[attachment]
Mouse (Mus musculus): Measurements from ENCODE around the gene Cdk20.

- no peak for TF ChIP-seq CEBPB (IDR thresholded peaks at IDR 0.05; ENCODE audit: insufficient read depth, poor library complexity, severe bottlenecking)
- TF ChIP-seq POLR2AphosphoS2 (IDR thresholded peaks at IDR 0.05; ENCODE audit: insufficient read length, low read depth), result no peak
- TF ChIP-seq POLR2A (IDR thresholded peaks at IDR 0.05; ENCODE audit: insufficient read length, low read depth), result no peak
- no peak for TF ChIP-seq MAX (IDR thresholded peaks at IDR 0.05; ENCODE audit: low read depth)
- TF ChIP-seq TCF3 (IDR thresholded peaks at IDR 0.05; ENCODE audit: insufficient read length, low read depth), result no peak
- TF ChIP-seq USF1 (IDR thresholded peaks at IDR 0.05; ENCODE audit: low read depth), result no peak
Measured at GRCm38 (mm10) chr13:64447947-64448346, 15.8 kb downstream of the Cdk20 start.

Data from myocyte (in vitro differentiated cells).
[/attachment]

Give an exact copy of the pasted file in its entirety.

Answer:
Mouse (Mus musculus): Measurements from ENCODE around the gene Cdk20.

- no peak for TF ChIP-seq CEBPB (IDR thresholded peaks at IDR 0.05; ENCODE audit: insufficient read depth, poor library complexity, severe bottlenecking)
- TF ChIP-seq POLR2AphosphoS2 (IDR thresholded peaks at IDR 0.05; ENCODE audit: insufficient read length, low read depth), result no peak
- TF ChIP-seq POLR2A (IDR thresholded peaks at IDR 0.05; ENCODE audit: insufficient read length, low read depth), result no peak
- no peak for TF ChIP-seq MAX (IDR thresholded peaks at IDR 0.05; ENCODE audit: low read depth)
- TF ChIP-seq TCF3 (IDR thresholded peaks at IDR 0.05; ENCODE audit: insufficient read length, low read depth), result no peak
- TF ChIP-seq USF1 (IDR thresholded peaks at IDR 0.05; ENCODE audit: low read depth), result no peak
Measured at GRCm38 (mm10) chr13:64447947-64448346, 15.8 kb downstream of the Cdk20 start.

Data from myocyte (in vitro differentiated cells).